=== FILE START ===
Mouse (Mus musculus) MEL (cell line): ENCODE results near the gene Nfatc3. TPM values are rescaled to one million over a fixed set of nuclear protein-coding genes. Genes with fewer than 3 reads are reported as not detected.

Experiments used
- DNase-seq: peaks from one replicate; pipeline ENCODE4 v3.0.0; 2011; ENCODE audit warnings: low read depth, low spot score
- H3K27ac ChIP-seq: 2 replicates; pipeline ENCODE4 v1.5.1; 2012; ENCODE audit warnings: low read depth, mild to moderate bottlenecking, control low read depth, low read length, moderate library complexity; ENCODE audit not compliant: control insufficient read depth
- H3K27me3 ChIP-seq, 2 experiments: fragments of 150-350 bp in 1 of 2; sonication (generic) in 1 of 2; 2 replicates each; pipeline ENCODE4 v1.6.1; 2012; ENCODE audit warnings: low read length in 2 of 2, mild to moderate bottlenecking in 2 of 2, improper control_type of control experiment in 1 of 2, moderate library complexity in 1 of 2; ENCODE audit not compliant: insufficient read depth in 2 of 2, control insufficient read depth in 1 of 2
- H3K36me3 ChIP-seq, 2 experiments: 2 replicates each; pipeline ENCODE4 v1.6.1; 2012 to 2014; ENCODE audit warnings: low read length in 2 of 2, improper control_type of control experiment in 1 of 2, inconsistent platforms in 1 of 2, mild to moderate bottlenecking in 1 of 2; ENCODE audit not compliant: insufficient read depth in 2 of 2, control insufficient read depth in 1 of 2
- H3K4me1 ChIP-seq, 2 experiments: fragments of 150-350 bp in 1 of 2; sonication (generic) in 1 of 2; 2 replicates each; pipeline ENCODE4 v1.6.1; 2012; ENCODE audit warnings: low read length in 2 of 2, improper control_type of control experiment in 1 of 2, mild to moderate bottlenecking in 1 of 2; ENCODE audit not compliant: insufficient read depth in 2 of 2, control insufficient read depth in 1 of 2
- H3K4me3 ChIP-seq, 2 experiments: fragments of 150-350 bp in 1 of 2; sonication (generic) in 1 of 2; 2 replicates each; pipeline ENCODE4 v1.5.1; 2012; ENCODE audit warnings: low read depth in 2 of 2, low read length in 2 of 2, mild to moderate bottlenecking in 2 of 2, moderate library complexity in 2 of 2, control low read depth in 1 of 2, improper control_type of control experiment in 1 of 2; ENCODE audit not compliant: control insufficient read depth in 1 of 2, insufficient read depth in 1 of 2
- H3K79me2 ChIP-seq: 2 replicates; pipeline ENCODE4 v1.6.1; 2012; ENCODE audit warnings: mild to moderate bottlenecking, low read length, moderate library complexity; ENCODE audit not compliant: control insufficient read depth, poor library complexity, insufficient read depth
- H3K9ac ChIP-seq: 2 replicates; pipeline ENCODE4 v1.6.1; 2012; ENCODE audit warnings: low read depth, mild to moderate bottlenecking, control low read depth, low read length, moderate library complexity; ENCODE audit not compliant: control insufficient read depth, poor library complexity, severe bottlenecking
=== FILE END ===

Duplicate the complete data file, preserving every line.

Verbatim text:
Mouse (Mus musculus) MEL (cell line): ENCODE results near the gene Nfatc3. TPM values are rescaled to one million over a fixed set of nuclear protein-coding genes. Genes with fewer than 3 reads are reported as not detected.

Experiments used
- DNase-seq: peaks from one replicate; pipeline ENCODE4 v3.0.0; 2011; ENCODE audit warnings: low read depth, low spot score
- H3K27ac ChIP-seq: 2 replicates; pipeline ENCODE4 v1.5.1; 2012; ENCODE audit warnings: low read depth, mild to moderate bottlenecking, control low read depth, low read length, moderate library complexity; ENCODE audit not compliant: control insufficient read depth
- H3K27me3 ChIP-seq, 2 experiments: fragments of 150-350 bp in 1 of 2; sonication (generic) in 1 of 2; 2 replicates each; pipeline ENCODE4 v1.6.1; 2012; ENCODE audit warnings: low read length in 2 of 2, mild to moderate bottlenecking in 2 of 2, improper control_type of control experiment in 1 of 2, moderate library complexity in 1 of 2; ENCODE audit not compliant: insufficient read depth in 2 of 2, control insufficient read depth in 1 of 2
- H3K36me3 ChIP-seq, 2 experiments: 2 replicates each; pipeline ENCODE4 v1.6.1; 2012 to 2014; ENCODE audit warnings: low read length in 2 of 2, improper control_type of control experiment in 1 of 2, inconsistent platforms in 1 of 2, mild to moderate bottlenecking in 1 of 2; ENCODE audit not compliant: insufficient read depth in 2 of 2, control insufficient read depth in 1 of 2
- H3K4me1 ChIP-seq, 2 experiments: fragments of 150-350 bp in 1 of 2; sonication (generic) in 1 of 2; 2 replicates each; pipeline ENCODE4 v1.6.1; 2012; ENCODE audit warnings: low read length in 2 of 2, improper control_type of control experiment in 1 of 2, mild to moderate bottlenecking in 1 of 2; ENCODE audit not compliant: insufficient read depth in 2 of 2, control insufficient read depth in 1 of 2
- H3K4me3 ChIP-seq, 2 experiments: fragments of 150-350 bp in 1 of 2; sonication (generic) in 1 of 2; 2 replicates each; pipeline ENCODE4 v1.5.1; 2012; ENCODE audit warnings: low read depth in 2 of 2, low read length in 2 of 2, mild to moderate bottlenecking in 2 of 2, moderate library complexity in 2 of 2, control low read depth in 1 of 2, improper control_type of control experiment in 1 of 2; ENCODE audit not compliant: control insufficient read depth in 1 of 2, insufficient read depth in 1 of 2
- H3K79me2 ChIP-seq: 2 replicates; pipeline ENCODE4 v1.6.1; 2012; ENCODE audit warnings: mild to moderate bottlenecking, low read length, moderate library complexity; ENCODE audit not compliant: control insufficient read depth, poor library complexity, insufficient read depth
- H3K9ac ChIP-seq: 2 replicates; pipeline ENCODE4 v1.6.1; 2012; ENCODE audit warnings: low read depth, mild to moderate bottlenecking, control low read depth, low read length, moderate library complexity; ENCODE audit not compliant: control insufficient read depth, poor library complexity, severe bottlenecking